NAFCU Services Blog

Oct 21, 2021

3 Member Experience Trends to Watch 

By Paul Timm, Vice President – Marketing and Strategic Development, NAFCU Services 

 There was so much good material at the 2021 Innovation Spotlight event, I could write for weeks about all the smart things I heard there. In keeping with my favorite subject for a bit, I want to highlight some more of the gems on member experience. Rahm McDaniel, Vice President of Strategic Solutions at Q2 wrapped up the event with several sharp insights on the topic. If you didn’t join us live, you can check out the entire event here. For now, here are some of my key takeaways: 

 1.     Without trust, the bells and whistles don’t matter. The recent Salesforce survey of financial services leaders showed that building and improving customer trust jumped from fifth to second place priority between 2019-2020. You might not be surprised about the trust gap for many out there, but why such a big shift in leaders’ perspectives in that one year? After all, the entire global financial framework appeared to hold up quite well to the pandemic crisis. Unlike the financial crisis of the late 2000s when weekly closures were the norm, there were only a handful of liquidations, conservatorships, or regulator rescues this time around. Rahm’s keen observation here was that most FIs survived on a big-picture level, but many still failed consumers where and when it hurt them most. “Because when the big spike in traffic hit, when everybody was checking their balances from home, when the checks were hitting their accounts, and they wanted to see if their stimulus dollars came in, those systems went down at the worst possible time and as a result, they have to rebuild trust.”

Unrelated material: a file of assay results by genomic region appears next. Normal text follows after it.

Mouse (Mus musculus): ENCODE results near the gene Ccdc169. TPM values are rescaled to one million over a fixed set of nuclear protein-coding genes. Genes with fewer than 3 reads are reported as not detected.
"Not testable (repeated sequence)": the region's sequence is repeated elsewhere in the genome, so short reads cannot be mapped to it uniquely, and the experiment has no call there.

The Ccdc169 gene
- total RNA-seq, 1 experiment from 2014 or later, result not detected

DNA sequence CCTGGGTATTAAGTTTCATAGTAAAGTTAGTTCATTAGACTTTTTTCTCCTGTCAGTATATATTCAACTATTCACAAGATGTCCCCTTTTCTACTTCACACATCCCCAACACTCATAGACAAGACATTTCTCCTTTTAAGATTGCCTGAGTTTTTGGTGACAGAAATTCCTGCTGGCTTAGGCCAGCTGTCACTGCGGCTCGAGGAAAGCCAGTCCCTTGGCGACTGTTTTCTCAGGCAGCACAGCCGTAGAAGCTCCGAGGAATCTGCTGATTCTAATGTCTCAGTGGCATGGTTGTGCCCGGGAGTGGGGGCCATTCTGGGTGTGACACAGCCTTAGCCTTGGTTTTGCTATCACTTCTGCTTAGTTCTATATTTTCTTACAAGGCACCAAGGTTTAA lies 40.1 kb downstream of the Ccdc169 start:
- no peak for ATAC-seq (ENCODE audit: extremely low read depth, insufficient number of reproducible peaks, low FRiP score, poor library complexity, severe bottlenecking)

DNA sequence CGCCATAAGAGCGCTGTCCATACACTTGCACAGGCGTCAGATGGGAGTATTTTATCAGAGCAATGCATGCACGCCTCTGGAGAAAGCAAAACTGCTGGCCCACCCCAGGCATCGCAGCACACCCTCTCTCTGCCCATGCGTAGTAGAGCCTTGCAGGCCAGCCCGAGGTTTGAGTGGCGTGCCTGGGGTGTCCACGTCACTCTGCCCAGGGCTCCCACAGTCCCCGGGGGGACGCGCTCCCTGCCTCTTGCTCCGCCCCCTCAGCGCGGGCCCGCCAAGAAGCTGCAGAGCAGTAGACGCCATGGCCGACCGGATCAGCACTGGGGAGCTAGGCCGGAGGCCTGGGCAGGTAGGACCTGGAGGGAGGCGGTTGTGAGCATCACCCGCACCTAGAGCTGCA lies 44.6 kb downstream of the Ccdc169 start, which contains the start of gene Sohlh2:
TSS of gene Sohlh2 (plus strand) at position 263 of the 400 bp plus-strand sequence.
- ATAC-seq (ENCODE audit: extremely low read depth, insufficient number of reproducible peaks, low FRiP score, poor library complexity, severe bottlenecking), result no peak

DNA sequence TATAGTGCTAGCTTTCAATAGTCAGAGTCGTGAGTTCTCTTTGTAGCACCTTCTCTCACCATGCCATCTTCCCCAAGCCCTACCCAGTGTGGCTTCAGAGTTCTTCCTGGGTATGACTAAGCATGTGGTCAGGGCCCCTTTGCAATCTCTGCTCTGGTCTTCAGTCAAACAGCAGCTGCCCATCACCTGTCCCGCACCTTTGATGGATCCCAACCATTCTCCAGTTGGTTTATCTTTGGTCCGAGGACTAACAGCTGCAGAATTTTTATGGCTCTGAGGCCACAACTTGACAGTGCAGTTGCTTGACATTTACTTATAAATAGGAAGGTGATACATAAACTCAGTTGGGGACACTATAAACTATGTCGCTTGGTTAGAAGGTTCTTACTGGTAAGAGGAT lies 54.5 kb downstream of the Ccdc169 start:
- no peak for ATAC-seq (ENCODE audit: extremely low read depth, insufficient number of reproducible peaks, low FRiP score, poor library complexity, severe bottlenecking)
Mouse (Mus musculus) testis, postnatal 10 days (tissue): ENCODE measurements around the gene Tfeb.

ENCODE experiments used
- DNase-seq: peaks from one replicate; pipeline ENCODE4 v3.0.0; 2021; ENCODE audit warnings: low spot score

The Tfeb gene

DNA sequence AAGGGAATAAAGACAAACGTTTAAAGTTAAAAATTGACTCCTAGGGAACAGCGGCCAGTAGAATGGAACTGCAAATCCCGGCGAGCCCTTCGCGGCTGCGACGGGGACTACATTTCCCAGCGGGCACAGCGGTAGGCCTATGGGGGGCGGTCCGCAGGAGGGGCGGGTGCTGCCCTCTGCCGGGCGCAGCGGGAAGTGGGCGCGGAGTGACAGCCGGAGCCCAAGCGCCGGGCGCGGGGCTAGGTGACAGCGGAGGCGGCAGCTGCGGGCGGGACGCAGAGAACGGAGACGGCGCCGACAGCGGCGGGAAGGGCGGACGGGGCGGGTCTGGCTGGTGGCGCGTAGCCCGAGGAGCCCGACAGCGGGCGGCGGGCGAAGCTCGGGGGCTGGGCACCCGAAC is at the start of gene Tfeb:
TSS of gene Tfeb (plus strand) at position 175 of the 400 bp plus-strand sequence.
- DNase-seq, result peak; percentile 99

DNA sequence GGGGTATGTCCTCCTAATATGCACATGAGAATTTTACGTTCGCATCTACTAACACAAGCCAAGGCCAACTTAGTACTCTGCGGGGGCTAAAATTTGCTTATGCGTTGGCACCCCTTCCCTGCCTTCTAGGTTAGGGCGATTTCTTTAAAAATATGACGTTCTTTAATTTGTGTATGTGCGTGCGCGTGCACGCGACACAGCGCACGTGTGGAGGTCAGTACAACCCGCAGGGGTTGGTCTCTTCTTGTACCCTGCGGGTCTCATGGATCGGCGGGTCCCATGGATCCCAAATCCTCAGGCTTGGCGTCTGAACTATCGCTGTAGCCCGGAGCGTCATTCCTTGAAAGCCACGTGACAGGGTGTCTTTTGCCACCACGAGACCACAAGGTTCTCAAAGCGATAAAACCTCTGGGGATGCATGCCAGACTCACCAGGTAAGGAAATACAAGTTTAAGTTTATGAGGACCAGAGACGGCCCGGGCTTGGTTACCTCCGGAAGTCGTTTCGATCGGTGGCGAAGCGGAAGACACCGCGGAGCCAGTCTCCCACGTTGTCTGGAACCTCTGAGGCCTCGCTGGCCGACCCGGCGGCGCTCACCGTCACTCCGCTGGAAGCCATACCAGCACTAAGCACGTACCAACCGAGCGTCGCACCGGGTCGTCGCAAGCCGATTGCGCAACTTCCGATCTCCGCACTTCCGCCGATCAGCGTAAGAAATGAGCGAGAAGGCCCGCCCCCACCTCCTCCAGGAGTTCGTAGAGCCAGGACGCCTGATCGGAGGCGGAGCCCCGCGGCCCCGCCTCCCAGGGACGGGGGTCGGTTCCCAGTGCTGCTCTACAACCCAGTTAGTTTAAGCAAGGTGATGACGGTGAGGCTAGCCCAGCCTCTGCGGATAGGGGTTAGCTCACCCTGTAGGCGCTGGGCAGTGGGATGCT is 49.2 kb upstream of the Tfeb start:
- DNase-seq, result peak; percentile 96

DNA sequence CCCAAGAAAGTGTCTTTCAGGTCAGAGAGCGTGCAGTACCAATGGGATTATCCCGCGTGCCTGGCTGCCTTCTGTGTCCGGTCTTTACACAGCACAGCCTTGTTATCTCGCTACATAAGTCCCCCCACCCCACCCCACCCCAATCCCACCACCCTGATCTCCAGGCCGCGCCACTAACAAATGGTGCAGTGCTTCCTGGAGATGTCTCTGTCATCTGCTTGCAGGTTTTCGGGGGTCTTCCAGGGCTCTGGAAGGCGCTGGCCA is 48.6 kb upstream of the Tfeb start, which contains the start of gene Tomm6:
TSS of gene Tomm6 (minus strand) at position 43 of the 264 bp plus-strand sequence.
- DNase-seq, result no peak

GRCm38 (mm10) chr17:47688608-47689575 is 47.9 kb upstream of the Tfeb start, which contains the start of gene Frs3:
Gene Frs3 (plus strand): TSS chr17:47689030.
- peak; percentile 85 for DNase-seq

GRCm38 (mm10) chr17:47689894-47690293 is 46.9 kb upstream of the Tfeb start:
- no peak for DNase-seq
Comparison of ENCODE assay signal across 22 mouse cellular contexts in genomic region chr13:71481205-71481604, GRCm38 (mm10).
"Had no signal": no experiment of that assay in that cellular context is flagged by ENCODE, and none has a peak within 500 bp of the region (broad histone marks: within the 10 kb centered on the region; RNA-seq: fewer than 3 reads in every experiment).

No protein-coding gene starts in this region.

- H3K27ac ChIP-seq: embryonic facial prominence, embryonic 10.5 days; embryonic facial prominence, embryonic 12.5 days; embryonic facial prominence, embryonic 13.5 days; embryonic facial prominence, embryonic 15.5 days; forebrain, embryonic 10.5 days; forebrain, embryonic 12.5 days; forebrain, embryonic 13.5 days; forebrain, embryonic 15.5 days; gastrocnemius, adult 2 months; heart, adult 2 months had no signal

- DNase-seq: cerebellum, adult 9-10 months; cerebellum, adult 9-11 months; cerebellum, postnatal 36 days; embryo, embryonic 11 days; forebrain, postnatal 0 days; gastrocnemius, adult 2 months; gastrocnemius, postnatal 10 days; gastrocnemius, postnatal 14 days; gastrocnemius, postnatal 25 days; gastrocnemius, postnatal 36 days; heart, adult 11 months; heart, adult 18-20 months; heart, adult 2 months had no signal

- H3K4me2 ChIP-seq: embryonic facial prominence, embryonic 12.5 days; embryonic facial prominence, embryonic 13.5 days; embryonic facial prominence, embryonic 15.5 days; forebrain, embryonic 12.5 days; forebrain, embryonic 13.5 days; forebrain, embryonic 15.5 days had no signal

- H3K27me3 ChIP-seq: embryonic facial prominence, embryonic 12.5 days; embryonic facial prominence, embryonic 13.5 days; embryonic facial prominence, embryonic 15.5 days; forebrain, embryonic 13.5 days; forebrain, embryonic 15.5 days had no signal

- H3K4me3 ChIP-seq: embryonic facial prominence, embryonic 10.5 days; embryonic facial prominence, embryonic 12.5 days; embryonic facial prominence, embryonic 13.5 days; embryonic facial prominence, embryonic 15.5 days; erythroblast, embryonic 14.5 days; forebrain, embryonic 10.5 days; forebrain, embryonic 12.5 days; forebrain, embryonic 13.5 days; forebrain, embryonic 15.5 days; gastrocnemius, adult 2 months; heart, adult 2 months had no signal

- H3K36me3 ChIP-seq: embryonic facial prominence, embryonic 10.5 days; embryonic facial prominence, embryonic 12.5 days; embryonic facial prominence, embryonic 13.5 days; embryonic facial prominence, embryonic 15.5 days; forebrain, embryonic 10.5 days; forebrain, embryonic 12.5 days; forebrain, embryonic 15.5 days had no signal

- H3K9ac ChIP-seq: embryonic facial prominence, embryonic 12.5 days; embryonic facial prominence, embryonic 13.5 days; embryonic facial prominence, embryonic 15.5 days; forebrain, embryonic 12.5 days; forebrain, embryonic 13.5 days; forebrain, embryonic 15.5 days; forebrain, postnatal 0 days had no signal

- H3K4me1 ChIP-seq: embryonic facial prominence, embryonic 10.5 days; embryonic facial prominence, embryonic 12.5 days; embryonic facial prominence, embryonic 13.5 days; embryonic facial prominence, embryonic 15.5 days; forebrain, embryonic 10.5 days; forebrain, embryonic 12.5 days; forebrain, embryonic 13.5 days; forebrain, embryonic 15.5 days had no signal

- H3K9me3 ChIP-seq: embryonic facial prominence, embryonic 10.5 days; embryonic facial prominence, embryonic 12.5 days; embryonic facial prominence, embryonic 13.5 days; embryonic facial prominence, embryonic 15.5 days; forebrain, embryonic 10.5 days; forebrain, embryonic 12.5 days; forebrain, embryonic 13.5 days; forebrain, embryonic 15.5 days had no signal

2.     “Transformation” requires invention, no3 Member Expectations t just replication. Wherever your institution is on its digital transformation journey, Rahm insisted that if it doesn’t include something truly new, it isn’t complete. “What digital transformation really means is using technology to deliver things that weren't possible before,” he said. “If I can deposit a check in the bank or I can deposit a check in a mobile app, that's great, but that's not digital transformation.” In practical terms, this means you should demand more of the partners and professionals involved in your digital transformation; don’t settle for simply moving existing capabilities to new platforms. “Extend the social reach of your community, not just your app.” 

3.     The experience target has moved since the pandemic, it’s still moving, and it won’t stop. After all we’ve been through, there’s plenty to celebrate from the last 18 months of quick changes and even quicker turnarounds. Some member experience projects with a multi-year timeline were accelerated to a few weeks. Others were put on the shelf indefinitely. It’s important to recognize that the assumptions we made two years ago, and even two quarters ago, may need to be scrapped. All consumer experiences across all categories are changing right before our eyes. Our ability to anticipate, forecast, and respond to those changes just became much more influential to our member service efforts. “Invest in technology, yes, but also policies and procedures designed to keep up for a changing world, not to catch up to a world that’s already changed,” Rahm points out. “You can be responsive starting today. It's like planting a tree. The best time to do it was 20 years ago, and the second best time to do it is today.” 

Optimizing existing processes can still create real value. But it’s when we think about how our people and infrastructure can serve member needs whenever and however they change that we deliver something transformational. Members will take note when we make their lives better, when we make it easier and more enjoyable to save, spend, and borrow. I’ll be back with another post about the ingenuity and reinvention that we’re seeing this year from many credit unions – some might even seem a little crazy through a pre-pandemic filter.

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